The Second World War | Podcast | History Extra - "'Hitler's declaration of war on the United States a few days after Pearl Harbor must score very highly as the most bizarre grand strategic decision made by anybody during the Second World War'
'But isn't it interesting? The reaction to Hitler is almost exactly the same as the reaction of Churchill: ah great it's all gonna be ok then. And all this is just belie his total unsuitability for the job he's given himself which is commanding all German armed forces... I think it's a total misreading of the strategic situation. I mean his geopolitical understanding was absolutely woeful. And this is because he is a very small minded man. His world view is incredibly narrow. It's kind of my way or the highway on absolutely everything. He views everybody whether it be friends or enemies through the same prism of his own narrow world view. And he can't get inside the head of anybody else. So you know he hasn't traveled, he doesn't read any languages, he's not really interested in global affairs apart from running the show. You know he's utterly inept'...
'To my mind there's absolutely no question that the absolute nadir of the British army is - I mean yes okay, Singapore. But that's sort of a colonial police force rather than a proper army in a way. I think it's the Gazala battle which is just absolutely woeful. I mean it should never ever have been lost. I mean that's almost as bad as Crete'"

Why Diversity Programs Fail - "Firms have long relied on diversity training to reduce bias on the job, hiring tests and performance ratings to limit it in recruitment and promotions, and grievance systems to give employees a way to challenge managers. Those tools are designed to preempt lawsuits by policing managers’ thoughts and actions. Yet laboratory studies show that this kind of force-feeding can activate bias rather than stamp it out... In analyzing three decades’ worth of data from more than 800 U.S. firms and interviewing hundreds of line managers and executives at length, we’ve seen that companies get better results when they ease up on the control tactics... Trainers tell us that people often respond to compulsory courses with anger and resistance—and many participants actually report more animosity toward other groups afterward."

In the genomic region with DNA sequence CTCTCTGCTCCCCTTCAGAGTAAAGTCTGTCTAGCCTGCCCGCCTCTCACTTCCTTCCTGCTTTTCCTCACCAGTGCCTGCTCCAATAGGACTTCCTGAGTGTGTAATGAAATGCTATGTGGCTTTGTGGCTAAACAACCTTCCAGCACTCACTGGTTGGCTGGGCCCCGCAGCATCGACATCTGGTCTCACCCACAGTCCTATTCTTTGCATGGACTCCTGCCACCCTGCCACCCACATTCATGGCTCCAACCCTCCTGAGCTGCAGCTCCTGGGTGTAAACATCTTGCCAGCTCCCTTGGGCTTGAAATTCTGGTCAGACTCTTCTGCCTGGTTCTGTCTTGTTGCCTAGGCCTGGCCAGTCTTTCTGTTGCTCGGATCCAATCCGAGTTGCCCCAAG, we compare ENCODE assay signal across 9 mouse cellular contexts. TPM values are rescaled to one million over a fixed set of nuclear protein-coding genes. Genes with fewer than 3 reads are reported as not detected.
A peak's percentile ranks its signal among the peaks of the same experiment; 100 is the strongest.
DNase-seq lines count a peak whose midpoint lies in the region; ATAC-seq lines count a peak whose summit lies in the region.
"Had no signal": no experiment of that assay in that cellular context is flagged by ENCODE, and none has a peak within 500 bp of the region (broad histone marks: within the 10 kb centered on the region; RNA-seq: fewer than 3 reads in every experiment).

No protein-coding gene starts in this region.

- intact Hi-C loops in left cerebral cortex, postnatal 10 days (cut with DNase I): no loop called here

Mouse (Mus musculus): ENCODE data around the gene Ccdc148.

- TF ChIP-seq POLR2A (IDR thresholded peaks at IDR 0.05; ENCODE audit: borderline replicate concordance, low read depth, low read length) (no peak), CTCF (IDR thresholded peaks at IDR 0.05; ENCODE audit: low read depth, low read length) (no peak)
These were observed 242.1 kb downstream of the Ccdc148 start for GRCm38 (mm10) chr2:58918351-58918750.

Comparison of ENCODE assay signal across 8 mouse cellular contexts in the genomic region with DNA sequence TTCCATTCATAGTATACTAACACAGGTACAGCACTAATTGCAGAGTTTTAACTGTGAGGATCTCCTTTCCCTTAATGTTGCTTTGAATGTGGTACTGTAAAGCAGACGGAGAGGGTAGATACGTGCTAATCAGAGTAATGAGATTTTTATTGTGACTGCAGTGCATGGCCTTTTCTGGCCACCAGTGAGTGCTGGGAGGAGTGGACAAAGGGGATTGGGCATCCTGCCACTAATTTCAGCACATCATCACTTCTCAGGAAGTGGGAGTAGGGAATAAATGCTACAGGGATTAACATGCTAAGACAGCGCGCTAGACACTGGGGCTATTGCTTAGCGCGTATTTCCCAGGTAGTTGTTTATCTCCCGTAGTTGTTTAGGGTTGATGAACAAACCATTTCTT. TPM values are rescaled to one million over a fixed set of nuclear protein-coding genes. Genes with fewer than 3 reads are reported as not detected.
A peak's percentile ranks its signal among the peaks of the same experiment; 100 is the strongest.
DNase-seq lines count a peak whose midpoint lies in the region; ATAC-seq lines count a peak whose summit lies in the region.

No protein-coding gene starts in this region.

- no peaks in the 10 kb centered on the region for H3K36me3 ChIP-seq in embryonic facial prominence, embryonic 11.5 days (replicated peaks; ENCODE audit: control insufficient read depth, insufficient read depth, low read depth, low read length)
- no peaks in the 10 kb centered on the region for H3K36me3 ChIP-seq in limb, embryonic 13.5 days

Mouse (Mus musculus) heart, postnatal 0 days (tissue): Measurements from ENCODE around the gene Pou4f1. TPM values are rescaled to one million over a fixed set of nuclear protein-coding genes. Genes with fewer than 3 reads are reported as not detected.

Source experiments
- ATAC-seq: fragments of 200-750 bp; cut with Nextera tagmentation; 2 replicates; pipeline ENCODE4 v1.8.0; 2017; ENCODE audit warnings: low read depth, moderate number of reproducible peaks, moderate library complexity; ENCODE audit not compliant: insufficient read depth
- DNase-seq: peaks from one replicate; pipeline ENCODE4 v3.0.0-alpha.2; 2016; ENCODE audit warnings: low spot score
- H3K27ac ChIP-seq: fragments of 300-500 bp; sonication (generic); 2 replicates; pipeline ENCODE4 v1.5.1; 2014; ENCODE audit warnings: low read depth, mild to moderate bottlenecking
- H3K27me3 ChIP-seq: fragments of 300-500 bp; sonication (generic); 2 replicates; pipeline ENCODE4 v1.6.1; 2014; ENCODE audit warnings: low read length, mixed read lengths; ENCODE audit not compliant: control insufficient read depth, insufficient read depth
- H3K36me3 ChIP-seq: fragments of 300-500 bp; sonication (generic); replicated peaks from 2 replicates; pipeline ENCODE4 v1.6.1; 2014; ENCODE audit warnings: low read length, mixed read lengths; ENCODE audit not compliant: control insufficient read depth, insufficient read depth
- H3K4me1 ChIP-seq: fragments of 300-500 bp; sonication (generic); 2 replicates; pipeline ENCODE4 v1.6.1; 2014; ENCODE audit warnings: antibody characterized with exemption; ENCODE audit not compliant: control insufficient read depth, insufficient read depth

“Social Justice Shorting”: Making Millions By Betting Against Leftist Companies - "Much of Johnson’s media empire was self-funded through investments that he’s made over the last four years since he began actively trading. According to Johnson, his strength is in shorting companies that signal their virtues to the market in the form of charitable gifting and large-scale “diversity” hires. (Shorting, or “short selling,” means he is betting that their share prices will fall, and he makes money if they do fall.)... The main strategy he spoke of was what he called the “Johnson Dollar Diversity Dilemma Hypothesis,” which he described as having “a choice between dollars and diversity.” Basically, in Johnson’s experience, he’s witnessed that CEOs and managers tend to make large charitable contributions and “diversity” announcements prior to a harsh downturn."
This is also known as the diversity short/diversity shortening

The Shortcut To Bonding With A Romantic Partner On A Deeper Level - "Arthur Aron, a psychologist at the State University of New York at Stony Brook, is interested in how people form romantic relationships, and he’s come up with an ingenious way of taking men and women who have never met before and making them feel close to one another. Given that he has just an hour or so to create the intimacy levels that typically take week, months, or years to form, he accelerated the getting-to-know-you process through a set of thirty-six questions crafted to take the participants rapidly from level one in McAdams’s system to level two. The questions are part of an hour-long “sharing game” in which each member of a pair reads a question out loud and then they both answer it before moving on to the next question."